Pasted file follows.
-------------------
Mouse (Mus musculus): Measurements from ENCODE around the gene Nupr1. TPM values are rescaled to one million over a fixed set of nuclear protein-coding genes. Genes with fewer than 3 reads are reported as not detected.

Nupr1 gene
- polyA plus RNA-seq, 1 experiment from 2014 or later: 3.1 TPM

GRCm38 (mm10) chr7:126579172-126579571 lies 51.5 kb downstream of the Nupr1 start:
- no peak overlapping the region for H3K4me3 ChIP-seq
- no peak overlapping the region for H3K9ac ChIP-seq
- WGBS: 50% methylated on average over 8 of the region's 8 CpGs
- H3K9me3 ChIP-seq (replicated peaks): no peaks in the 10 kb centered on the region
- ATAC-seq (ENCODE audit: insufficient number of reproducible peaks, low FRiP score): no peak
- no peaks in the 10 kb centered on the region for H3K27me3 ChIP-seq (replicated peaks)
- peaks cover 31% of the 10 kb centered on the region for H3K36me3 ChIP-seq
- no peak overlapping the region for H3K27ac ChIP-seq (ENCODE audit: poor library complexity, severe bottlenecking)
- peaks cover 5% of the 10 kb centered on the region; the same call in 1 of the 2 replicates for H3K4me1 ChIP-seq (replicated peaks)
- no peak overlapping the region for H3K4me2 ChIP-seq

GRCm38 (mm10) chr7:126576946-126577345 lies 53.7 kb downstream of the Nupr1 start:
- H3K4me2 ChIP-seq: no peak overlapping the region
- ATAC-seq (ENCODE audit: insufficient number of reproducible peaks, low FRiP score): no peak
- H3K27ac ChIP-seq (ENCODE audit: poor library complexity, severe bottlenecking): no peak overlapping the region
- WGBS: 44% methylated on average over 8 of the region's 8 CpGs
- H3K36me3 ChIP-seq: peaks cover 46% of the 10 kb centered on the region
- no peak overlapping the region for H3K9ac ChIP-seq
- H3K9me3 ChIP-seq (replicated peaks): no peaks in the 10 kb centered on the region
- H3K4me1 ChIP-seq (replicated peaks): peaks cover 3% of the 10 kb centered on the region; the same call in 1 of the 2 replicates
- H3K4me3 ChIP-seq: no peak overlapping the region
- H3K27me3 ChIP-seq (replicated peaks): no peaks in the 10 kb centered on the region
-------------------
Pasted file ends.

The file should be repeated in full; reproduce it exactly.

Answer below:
Mouse (Mus musculus): Measurements from ENCODE around the gene Nupr1. TPM values are rescaled to one million over a fixed set of nuclear protein-coding genes. Genes with fewer than 3 reads are reported as not detected.

Nupr1 gene
- polyA plus RNA-seq, 1 experiment from 2014 or later: 3.1 TPM

GRCm38 (mm10) chr7:126579172-126579571 lies 51.5 kb downstream of the Nupr1 start:
- no peak overlapping the region for H3K4me3 ChIP-seq
- no peak overlapping the region for H3K9ac ChIP-seq
- WGBS: 50% methylated on average over 8 of the region's 8 CpGs
- H3K9me3 ChIP-seq (replicated peaks): no peaks in the 10 kb centered on the region
- ATAC-seq (ENCODE audit: insufficient number of reproducible peaks, low FRiP score): no peak
- no peaks in the 10 kb centered on the region for H3K27me3 ChIP-seq (replicated peaks)
- peaks cover 31% of the 10 kb centered on the region for H3K36me3 ChIP-seq
- no peak overlapping the region for H3K27ac ChIP-seq (ENCODE audit: poor library complexity, severe bottlenecking)
- peaks cover 5% of the 10 kb centered on the region; the same call in 1 of the 2 replicates for H3K4me1 ChIP-seq (replicated peaks)
- no peak overlapping the region for H3K4me2 ChIP-seq

GRCm38 (mm10) chr7:126576946-126577345 lies 53.7 kb downstream of the Nupr1 start:
- H3K4me2 ChIP-seq: no peak overlapping the region
- ATAC-seq (ENCODE audit: insufficient number of reproducible peaks, low FRiP score): no peak
- H3K27ac ChIP-seq (ENCODE audit: poor library complexity, severe bottlenecking): no peak overlapping the region
- WGBS: 44% methylated on average over 8 of the region's 8 CpGs
- H3K36me3 ChIP-seq: peaks cover 46% of the 10 kb centered on the region
- no peak overlapping the region for H3K9ac ChIP-seq
- H3K9me3 ChIP-seq (replicated peaks): no peaks in the 10 kb centered on the region
- H3K4me1 ChIP-seq (replicated peaks): peaks cover 3% of the 10 kb centered on the region; the same call in 1 of the 2 replicates
- H3K4me3 ChIP-seq: no peak overlapping the region
- H3K27me3 ChIP-seq (replicated peaks): no peaks in the 10 kb centered on the region